The epigraph at the top of this post was chosen because it signified the two alternating perspectives that have been dueling inside of my head for the past five months. The fear that has eclipsed much of my thoughts has allowed uncertainty and trepidation to fester. It’s taken the slim possibility of my own demise and turned it into something far larger than it should have ever become and threatened to push me into the depths of depression I have previously escaped from. But now that I know what is wrong with me, that same fear that left me feeling broken is now allowing another wolf to grow larger…
In those terrible moments of loneliness when I lay atop a specialist’s table totally exposed and utterly vulnerable I learned what is really important to me. I learned that writing means more to me than my life itself. I learned that for all of my self-importance and egotistical tendencies, I want to have children of my own. And I learned above all else that even though I was afraid, I was unbreakable. To quote a rather unknown but remarkable Australian singer/songwriter, these realizations have become the bright side of my suffering.
Unlike most of my entries on The Renegade Press there are no cryptic messages or self-important dribble here. I’m not searching for bleeding hearts by sharing my humility with you, and I’m not interested in garnering any messages of support. I’m simply taking a moment to clear my head and put the past five months of ambiguity behind me before I move forward. It has been a traumatic and at times confronting period, yet I’ve managed to produce a few posts to be proud of and continue to pen my way through a follow up to Midas without falling too far behind where I would like to be.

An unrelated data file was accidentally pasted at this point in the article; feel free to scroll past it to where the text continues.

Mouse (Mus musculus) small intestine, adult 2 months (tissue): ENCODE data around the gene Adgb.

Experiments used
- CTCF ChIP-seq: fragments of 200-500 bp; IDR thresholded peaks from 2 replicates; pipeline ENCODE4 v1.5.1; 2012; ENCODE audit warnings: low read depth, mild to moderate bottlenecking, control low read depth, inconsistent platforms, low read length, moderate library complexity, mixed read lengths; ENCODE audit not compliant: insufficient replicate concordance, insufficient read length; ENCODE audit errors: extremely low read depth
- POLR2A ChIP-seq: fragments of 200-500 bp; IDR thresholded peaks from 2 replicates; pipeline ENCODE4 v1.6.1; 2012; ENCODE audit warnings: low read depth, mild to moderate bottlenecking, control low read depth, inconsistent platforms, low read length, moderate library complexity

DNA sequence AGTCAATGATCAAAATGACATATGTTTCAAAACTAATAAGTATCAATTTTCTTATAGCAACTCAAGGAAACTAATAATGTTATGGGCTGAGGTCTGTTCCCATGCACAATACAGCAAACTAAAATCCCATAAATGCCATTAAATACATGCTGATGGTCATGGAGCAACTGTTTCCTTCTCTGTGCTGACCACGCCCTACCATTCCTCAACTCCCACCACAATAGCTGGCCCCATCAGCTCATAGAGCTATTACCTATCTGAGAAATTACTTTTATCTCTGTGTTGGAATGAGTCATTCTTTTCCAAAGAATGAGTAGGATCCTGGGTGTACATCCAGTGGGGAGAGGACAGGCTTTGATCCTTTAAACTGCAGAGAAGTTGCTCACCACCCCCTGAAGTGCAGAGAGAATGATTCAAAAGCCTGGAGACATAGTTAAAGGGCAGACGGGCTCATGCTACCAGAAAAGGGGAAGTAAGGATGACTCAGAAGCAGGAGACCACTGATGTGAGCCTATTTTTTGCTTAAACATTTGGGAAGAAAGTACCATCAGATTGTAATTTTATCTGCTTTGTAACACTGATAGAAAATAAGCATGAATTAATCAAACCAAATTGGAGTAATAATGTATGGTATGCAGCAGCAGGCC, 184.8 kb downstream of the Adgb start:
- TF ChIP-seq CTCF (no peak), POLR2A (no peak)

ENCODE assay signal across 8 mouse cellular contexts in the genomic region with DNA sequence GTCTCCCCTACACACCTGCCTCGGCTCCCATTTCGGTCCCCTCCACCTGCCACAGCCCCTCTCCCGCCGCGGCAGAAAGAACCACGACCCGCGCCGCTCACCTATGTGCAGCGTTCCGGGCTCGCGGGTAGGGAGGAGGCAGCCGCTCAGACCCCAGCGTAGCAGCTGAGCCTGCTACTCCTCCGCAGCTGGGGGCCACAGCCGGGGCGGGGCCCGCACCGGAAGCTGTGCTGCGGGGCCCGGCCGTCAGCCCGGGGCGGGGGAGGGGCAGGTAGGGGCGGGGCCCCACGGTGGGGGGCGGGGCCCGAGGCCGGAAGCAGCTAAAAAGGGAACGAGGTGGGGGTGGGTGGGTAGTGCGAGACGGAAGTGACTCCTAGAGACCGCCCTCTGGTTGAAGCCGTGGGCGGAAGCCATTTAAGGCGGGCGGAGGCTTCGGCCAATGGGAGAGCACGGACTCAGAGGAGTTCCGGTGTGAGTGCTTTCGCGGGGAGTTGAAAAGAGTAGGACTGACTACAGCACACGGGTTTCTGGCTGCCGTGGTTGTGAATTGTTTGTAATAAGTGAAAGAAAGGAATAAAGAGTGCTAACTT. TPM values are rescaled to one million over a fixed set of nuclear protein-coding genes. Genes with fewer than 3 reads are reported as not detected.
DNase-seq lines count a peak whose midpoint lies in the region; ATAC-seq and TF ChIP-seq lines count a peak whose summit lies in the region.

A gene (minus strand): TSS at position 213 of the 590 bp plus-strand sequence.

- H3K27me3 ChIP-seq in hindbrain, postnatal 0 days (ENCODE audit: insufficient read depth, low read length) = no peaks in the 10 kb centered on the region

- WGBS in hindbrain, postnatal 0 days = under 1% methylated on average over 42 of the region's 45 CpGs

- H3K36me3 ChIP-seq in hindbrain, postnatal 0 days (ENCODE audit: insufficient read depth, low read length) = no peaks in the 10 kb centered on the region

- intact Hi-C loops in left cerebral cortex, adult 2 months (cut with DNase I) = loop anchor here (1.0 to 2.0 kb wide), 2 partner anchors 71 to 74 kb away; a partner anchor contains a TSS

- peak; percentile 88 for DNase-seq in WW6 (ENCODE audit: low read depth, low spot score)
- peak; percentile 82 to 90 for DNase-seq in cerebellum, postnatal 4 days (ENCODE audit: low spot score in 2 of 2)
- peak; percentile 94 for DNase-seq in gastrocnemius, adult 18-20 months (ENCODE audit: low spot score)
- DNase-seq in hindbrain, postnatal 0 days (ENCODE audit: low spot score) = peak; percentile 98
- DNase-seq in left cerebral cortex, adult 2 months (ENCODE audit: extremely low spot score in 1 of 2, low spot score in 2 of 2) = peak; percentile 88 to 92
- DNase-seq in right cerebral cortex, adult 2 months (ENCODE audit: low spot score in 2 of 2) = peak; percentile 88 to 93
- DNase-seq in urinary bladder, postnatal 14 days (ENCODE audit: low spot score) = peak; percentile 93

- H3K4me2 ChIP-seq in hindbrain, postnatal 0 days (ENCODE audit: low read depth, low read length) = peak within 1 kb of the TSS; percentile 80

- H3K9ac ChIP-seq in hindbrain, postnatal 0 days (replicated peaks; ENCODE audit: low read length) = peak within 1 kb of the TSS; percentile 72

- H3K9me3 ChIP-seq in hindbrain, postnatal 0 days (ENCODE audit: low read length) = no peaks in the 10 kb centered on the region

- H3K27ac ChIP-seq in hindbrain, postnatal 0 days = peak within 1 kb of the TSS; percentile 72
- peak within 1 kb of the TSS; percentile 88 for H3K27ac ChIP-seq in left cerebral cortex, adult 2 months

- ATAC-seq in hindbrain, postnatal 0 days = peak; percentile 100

From here the wolf grows stronger. He learns to grow through suffering . And I become unbreakable. It’s only when we are faced with overwhelming odds that we realise the depths of our own fortitude and strength. Thanks to recent events I’m fortunate enough to know mine.
158 thoughts on “A Bright Side of Suffering”
I’m sure you’ve heard the old adage that says, that which doesn’t kill you makes you stronger. ONward! You’ve gained wisdom and fortunately still have your health!
A beautiful and amazing story. My sister is in the hospital with an undiagnosed virus. We are going on five weeks. This reminded me to have faith and focus on what is REALLY important.
Thank you so much for taking the time to stop by my site yesterday. I am so glad to have had the chance to stop by yours as well. This seems like it was such a life-changing experience for you and I think it’s so amazing that, through it all, you have your health AND new realizations about who you are and what matters to you. Have you ever read a book called When Breath Becomes Air? I wrote a review about it in the pop culture section of my site because it changed my life and the author actually went through a few similar discoveries about himself as what you mention here. I highly recommend, if you have the time 🙂
So glad you finally have some answers and hope you continue to feel better!
;Such tests can reveal much about us and not only to others but to ourself. I remember people telling me how strong I was and the old adage that what doesn’t kill us, only makes us stronger. All the best.